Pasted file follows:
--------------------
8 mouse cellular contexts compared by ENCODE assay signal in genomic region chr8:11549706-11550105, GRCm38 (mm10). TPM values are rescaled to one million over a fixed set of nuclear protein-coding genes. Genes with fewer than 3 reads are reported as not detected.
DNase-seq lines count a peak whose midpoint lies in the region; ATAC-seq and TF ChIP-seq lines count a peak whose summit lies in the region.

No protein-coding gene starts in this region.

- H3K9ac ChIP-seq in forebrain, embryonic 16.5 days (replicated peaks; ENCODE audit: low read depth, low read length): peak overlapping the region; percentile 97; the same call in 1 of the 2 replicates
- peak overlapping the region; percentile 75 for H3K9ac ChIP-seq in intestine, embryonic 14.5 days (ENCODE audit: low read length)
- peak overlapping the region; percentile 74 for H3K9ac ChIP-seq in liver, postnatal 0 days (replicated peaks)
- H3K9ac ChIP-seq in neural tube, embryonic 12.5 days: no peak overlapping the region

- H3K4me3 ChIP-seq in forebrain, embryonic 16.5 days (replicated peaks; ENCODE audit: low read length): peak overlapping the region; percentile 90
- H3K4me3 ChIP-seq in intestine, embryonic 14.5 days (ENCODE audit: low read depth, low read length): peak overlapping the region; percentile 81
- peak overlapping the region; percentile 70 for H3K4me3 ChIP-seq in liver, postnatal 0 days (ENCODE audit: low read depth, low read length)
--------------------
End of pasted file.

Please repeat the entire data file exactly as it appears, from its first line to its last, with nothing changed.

8 mouse cellular contexts compared by ENCODE assay signal in genomic region chr8:11549706-11550105, GRCm38 (mm10). TPM values are rescaled to one million over a fixed set of nuclear protein-coding genes. Genes with fewer than 3 reads are reported as not detected.
DNase-seq lines count a peak whose midpoint lies in the region; ATAC-seq and TF ChIP-seq lines count a peak whose summit lies in the region.

No protein-coding gene starts in this region.

- H3K9ac ChIP-seq in forebrain, embryonic 16.5 days (replicated peaks; ENCODE audit: low read depth, low read length): peak overlapping the region; percentile 97; the same call in 1 of the 2 replicates
- peak overlapping the region; percentile 75 for H3K9ac ChIP-seq in intestine, embryonic 14.5 days (ENCODE audit: low read length)
- peak overlapping the region; percentile 74 for H3K9ac ChIP-seq in liver, postnatal 0 days (replicated peaks)
- H3K9ac ChIP-seq in neural tube, embryonic 12.5 days: no peak overlapping the region

- H3K4me3 ChIP-seq in forebrain, embryonic 16.5 days (replicated peaks; ENCODE audit: low read length): peak overlapping the region; percentile 90
- H3K4me3 ChIP-seq in intestine, embryonic 14.5 days (ENCODE audit: low read depth, low read length): peak overlapping the region; percentile 81
- peak overlapping the region; percentile 70 for H3K4me3 ChIP-seq in liver, postnatal 0 days (ENCODE audit: low read depth, low read length)